Wednesday, May 27, 2009

Noah solo in Hong Kong part II: Eating

Don't worry, I didn't forget to post about what I ate while abroad. If nothing else, it's one more chance to make Helen jealous!

Five nights in Hong Kong. Really, though, only three particularly memorable dinners. One really kick-ass lunch, though.
When I got in to HKUST I was really exhausted. I managed to get a decent dinner at the university cafeteria, but nothing special. I know it was nothing special because, to be honest, I can't quite remember what it was. I do know that my breakfast the next morning included that sticky rice with chicken, wrapped in a lotus leaf. That was surprisingly good.
The dinner Friday night was with the Humanities faculty, and I was a lot more focused on the discussion, and trying not to eat with my mouth full, than on the food. Really, though, it was when I left HKUST and headed back to Kowloon that things picked up.

In our rankings last November, I put the shanghai dumpling place 3rd. And I stick by that. But they were probably what I missed the most. So I was very excited when we went there for lunch on Saturday. Along with Helen's dad, her Uncle Dennis and Aunt Sylvia came and joined us. I was glad to see them, but at this point, I was pretty focused on the dumplings. And they were every bit as good as I remembered.
(Here's the trick, though – you have to order them as you go. They're best when they're really hot, so if you get a bunch at once they cool down a bit before you can eat them all).
Dinner that night was out in Sai Kung.
I was a bit surprised that we went out there. Having woken up in Sai Kung that morning, I was pretty sure that there was someplace in Kowloon or on Hong Kong Island that would have done the trick. But they were pretty excited about going out there. Same crowd, plus Helen's cousin Byron.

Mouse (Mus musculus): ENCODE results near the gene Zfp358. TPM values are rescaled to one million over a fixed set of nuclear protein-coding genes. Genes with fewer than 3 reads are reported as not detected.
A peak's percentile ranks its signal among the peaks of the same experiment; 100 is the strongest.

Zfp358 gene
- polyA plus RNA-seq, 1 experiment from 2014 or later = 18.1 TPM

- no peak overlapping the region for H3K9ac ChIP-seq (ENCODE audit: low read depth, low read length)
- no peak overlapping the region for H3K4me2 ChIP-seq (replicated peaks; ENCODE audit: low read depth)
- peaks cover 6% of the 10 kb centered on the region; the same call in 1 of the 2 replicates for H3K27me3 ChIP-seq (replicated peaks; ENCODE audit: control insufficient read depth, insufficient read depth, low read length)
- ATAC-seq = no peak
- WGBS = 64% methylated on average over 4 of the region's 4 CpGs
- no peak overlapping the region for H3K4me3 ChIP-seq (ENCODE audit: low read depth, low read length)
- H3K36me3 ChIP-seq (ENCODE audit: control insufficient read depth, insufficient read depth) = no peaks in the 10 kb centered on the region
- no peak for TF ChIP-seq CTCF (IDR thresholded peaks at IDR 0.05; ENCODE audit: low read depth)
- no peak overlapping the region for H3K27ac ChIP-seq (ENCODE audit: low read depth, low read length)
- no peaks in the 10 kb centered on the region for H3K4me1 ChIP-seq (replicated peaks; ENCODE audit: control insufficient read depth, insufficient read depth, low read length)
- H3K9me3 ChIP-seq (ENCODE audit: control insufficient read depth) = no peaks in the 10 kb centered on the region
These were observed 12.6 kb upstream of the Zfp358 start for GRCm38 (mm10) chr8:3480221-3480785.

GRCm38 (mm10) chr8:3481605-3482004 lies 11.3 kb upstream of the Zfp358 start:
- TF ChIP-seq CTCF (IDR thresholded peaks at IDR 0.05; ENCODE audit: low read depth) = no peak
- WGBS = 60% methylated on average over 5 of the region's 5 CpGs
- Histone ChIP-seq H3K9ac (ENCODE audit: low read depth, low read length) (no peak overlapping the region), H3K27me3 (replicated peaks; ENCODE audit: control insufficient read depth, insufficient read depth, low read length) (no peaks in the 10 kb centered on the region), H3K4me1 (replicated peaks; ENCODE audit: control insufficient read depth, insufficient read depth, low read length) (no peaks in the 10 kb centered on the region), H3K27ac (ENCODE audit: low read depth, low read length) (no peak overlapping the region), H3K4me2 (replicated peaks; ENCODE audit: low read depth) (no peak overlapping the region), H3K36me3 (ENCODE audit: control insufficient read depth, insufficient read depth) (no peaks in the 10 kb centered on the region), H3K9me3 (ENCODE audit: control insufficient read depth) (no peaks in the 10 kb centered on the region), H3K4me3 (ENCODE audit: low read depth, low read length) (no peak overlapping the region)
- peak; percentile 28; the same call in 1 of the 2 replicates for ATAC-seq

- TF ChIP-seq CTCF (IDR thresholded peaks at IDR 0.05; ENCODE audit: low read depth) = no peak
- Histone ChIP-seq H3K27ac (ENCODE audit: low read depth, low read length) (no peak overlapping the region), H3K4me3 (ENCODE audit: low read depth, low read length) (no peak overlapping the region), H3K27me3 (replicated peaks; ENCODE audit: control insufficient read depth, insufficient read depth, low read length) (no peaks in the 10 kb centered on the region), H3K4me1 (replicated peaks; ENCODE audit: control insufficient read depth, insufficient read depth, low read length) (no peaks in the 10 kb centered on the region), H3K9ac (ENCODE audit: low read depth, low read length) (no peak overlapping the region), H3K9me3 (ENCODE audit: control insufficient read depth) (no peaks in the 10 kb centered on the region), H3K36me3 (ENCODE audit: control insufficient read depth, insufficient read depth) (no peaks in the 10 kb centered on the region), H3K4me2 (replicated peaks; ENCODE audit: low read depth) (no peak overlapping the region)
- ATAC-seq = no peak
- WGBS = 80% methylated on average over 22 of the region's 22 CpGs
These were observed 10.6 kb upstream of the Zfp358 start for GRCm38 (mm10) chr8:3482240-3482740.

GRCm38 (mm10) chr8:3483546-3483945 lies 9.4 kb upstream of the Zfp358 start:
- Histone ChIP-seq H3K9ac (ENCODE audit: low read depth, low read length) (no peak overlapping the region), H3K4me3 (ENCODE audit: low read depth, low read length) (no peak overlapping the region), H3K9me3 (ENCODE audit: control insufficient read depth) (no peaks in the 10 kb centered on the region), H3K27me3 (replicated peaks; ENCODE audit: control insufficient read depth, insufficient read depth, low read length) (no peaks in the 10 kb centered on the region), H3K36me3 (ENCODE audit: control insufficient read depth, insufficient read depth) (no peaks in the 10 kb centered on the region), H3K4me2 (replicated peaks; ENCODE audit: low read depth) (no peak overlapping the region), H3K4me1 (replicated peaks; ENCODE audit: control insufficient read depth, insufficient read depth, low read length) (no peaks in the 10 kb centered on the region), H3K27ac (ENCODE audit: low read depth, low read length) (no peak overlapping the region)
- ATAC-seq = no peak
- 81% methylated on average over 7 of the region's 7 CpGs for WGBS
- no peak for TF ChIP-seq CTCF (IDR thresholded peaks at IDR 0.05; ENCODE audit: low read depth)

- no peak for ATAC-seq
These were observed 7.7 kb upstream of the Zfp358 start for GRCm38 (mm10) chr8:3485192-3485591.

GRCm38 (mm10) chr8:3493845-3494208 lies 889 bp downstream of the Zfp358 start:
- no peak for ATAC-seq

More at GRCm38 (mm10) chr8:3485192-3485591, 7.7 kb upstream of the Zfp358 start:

Unlike the last time, we didn't eat right on the waterfront. The neat thing was that we actually ate at a non-seafood restaurant, except that Helen's dad and uncle walked over to the seafood market with one of the guys from the restaurant, bought a fish and a bunch of seafood, and then they cooked it all up for us. Apparently the charge for this is 60 hong kong dollars, or less than 10 bucks. (Says Uncle Dennis: "It's very reasonable.") Some really tasty stuff, especially a shrimp dish with pork floss. (The US needs more pork floss). The best stuff there, though, was the roast duck.
Sunday night – Mother's day – was the big event. Back to the Pacific Club. And it didn't dissapoint. The overall standard there is just so high – from the pickled shallots to the duck to the steamed fish, everything is fresh, well-prepared, and delicious. Even the deep-fried fish heads. I didn't think I'd like that, but I did. I guess that means something, but I'm not sure what.
The final dinner was the most surprising. A thai restaurant that Helen's dad likes. It's at his golf club – a driving range in Kowloon. Not the sort of place I'd have expected. But it was the best Thai food I've ever had.
I don't know if it's more authentic or not. But it was a lot fresher. Most of the Thai food I've had is really heavily cooked. And I like that- stews that spend all day on the stove, lots of spices, etc. And the one curry we had was like that. But most of the dishes – shrimp, and then eel, from the grill; a shrimp and grapefruit salad – had a really light hand with the cooking. It still tasted Thai, but in a much more subtle way.
So those were my main Chinese meals, and my one Thai meal. Not sure what Helen would have thought of the rest of my eating – lots and lots of breads from the bakeries, a few too many candy bars, perhaps; a few meals from the street vendors, which took quite a bit of guts on my part, I thought – not to eat them, just to order them. I was pleased with my level of independce in Hong Kong. But it still doesn't match the guided tour that Helen gave me last November.

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